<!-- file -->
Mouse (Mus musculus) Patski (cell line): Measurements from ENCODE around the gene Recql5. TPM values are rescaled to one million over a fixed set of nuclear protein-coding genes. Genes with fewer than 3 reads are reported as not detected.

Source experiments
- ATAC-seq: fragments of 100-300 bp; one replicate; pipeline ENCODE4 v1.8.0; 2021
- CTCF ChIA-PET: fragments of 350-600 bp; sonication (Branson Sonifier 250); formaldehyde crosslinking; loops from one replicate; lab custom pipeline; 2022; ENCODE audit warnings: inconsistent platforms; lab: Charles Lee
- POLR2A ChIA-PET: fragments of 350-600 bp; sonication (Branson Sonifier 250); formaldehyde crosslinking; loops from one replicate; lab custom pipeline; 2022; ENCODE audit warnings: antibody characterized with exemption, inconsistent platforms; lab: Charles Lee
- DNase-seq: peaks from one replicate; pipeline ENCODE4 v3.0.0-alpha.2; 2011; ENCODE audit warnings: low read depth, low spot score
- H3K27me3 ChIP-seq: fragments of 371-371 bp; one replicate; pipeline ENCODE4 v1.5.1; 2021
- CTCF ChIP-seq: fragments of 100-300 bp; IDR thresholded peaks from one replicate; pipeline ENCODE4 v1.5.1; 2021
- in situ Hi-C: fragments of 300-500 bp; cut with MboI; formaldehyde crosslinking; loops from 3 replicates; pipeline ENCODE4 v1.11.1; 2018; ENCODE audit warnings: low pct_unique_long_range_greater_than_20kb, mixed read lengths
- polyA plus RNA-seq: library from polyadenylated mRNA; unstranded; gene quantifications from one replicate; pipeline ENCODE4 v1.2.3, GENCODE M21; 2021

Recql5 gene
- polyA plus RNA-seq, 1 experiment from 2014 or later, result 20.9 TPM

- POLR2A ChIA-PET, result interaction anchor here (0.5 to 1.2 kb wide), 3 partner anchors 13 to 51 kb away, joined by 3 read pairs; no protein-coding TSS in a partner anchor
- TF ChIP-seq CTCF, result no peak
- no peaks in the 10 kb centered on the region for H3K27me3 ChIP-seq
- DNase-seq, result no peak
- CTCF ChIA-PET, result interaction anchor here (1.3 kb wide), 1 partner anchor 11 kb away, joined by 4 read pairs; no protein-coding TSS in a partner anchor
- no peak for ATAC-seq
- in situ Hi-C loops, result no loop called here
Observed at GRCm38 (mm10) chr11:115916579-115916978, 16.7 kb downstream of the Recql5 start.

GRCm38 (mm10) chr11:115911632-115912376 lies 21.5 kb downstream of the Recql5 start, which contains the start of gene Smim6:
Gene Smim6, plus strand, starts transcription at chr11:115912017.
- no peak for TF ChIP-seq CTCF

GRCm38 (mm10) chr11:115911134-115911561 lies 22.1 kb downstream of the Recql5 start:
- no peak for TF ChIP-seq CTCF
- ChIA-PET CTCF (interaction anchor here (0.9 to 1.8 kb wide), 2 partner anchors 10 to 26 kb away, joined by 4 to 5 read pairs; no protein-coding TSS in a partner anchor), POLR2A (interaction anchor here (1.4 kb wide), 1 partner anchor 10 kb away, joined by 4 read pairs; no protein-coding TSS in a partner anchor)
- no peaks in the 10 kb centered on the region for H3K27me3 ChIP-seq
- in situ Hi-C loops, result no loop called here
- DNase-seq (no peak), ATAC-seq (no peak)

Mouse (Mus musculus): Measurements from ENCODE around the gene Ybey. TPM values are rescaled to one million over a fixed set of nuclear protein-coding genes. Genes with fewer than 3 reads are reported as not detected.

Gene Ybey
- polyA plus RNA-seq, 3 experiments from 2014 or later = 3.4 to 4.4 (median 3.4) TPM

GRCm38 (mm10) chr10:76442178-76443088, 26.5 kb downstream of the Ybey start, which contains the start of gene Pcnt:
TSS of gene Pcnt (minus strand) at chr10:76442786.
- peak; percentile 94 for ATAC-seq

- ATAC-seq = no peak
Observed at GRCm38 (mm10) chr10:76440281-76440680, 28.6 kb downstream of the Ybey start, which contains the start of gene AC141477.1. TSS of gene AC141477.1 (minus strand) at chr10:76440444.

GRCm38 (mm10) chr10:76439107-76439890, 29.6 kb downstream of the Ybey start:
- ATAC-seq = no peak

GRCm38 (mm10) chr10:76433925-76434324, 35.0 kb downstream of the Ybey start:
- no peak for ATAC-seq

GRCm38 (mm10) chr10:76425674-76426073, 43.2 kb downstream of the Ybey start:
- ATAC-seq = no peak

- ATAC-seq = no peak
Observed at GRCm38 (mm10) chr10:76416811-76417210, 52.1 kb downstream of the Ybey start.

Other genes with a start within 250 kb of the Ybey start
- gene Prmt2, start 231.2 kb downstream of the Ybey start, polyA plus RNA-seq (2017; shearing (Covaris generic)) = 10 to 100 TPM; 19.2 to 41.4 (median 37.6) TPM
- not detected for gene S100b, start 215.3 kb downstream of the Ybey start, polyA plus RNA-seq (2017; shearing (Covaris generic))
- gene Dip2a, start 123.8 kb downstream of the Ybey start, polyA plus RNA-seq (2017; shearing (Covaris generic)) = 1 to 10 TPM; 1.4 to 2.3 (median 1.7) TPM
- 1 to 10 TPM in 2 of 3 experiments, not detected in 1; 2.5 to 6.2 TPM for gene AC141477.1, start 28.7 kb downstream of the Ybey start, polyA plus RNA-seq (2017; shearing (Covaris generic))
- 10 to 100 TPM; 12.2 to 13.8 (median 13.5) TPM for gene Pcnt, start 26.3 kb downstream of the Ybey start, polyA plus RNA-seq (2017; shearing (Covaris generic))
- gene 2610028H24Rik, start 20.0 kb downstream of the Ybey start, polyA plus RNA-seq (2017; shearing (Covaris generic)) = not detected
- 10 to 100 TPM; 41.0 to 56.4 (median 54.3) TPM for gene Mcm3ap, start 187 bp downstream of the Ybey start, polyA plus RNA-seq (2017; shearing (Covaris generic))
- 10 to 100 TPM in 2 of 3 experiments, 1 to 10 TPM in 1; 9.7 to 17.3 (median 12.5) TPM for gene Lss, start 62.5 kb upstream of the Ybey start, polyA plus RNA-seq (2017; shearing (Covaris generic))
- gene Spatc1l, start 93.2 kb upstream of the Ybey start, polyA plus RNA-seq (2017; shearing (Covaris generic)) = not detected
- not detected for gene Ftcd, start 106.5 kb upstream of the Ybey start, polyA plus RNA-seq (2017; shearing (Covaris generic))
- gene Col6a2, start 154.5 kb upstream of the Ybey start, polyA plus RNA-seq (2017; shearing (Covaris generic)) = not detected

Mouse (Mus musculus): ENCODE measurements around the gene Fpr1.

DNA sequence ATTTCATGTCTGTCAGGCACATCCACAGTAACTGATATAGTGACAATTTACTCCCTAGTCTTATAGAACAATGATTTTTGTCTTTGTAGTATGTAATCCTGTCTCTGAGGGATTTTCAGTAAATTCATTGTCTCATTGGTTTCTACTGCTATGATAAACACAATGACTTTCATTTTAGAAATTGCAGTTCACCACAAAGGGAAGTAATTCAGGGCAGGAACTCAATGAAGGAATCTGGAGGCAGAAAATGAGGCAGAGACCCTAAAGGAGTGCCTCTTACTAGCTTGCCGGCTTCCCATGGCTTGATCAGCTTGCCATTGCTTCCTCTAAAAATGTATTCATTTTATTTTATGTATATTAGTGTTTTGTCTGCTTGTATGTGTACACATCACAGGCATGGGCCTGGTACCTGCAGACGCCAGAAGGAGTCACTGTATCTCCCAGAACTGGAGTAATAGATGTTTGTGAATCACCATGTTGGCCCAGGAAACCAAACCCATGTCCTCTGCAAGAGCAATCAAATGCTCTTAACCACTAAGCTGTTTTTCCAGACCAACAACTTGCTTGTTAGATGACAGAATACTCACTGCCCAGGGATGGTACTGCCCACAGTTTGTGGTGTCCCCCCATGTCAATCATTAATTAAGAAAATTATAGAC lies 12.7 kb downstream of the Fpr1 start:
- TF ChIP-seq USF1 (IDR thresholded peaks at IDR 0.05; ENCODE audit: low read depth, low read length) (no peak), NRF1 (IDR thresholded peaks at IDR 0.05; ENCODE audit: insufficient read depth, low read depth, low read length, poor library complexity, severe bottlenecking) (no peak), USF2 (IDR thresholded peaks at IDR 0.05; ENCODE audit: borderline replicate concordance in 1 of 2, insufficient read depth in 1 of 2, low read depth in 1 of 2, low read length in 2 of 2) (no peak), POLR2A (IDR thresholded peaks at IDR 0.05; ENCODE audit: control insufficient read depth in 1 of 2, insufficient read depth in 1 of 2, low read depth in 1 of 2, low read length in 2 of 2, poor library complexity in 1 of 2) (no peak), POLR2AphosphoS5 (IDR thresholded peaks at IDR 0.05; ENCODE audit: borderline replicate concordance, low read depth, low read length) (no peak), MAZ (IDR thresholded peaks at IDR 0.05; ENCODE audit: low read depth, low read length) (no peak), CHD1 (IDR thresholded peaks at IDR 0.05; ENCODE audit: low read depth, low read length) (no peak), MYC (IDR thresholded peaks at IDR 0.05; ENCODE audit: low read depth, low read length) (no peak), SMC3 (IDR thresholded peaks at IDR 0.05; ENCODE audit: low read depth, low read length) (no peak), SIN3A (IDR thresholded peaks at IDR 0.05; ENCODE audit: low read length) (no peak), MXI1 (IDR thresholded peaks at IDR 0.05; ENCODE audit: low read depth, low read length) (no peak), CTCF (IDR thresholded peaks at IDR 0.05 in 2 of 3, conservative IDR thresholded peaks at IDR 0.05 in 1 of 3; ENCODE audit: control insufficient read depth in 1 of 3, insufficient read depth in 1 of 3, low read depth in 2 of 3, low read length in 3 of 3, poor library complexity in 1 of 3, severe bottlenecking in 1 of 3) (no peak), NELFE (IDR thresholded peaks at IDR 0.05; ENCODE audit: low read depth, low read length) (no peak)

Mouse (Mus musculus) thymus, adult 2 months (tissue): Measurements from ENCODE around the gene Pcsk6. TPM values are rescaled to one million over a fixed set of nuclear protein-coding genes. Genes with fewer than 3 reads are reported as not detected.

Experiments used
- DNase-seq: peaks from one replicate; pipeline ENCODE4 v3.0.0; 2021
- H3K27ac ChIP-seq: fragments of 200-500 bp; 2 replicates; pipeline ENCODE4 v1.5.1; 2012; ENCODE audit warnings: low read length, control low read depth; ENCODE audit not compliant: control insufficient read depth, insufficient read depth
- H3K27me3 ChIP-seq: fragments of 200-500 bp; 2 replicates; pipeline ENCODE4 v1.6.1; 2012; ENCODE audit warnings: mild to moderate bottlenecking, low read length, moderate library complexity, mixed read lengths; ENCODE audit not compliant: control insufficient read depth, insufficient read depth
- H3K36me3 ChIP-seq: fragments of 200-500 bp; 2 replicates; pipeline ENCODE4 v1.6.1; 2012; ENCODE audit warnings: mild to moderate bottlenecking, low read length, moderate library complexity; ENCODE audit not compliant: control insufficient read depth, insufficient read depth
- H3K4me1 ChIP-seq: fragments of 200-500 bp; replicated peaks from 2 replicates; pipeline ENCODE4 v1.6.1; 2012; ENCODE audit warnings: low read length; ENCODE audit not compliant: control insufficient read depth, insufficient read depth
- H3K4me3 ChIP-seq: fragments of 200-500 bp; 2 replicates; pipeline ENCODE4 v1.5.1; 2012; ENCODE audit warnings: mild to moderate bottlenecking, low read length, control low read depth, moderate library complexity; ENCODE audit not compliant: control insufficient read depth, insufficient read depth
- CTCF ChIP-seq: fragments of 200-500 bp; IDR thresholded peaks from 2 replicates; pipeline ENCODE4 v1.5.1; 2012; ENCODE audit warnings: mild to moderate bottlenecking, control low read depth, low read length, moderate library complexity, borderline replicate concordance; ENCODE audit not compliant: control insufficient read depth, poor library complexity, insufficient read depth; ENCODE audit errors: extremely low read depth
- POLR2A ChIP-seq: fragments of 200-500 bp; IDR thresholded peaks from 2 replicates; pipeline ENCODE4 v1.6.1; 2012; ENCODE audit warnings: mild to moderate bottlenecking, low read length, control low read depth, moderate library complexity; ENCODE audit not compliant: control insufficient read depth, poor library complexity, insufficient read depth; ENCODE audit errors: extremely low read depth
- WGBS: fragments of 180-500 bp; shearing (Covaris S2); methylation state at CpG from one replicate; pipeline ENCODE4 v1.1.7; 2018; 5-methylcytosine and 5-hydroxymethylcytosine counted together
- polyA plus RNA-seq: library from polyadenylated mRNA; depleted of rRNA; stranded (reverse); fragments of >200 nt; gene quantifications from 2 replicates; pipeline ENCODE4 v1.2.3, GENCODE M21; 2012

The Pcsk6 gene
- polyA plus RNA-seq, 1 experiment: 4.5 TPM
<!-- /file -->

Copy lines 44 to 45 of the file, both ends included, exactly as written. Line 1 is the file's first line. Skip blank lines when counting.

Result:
- ATAC-seq = no peak
Observed at GRCm38 (mm10) chr10:76416811-76417210, 52.1 kb downstream of the Ybey start.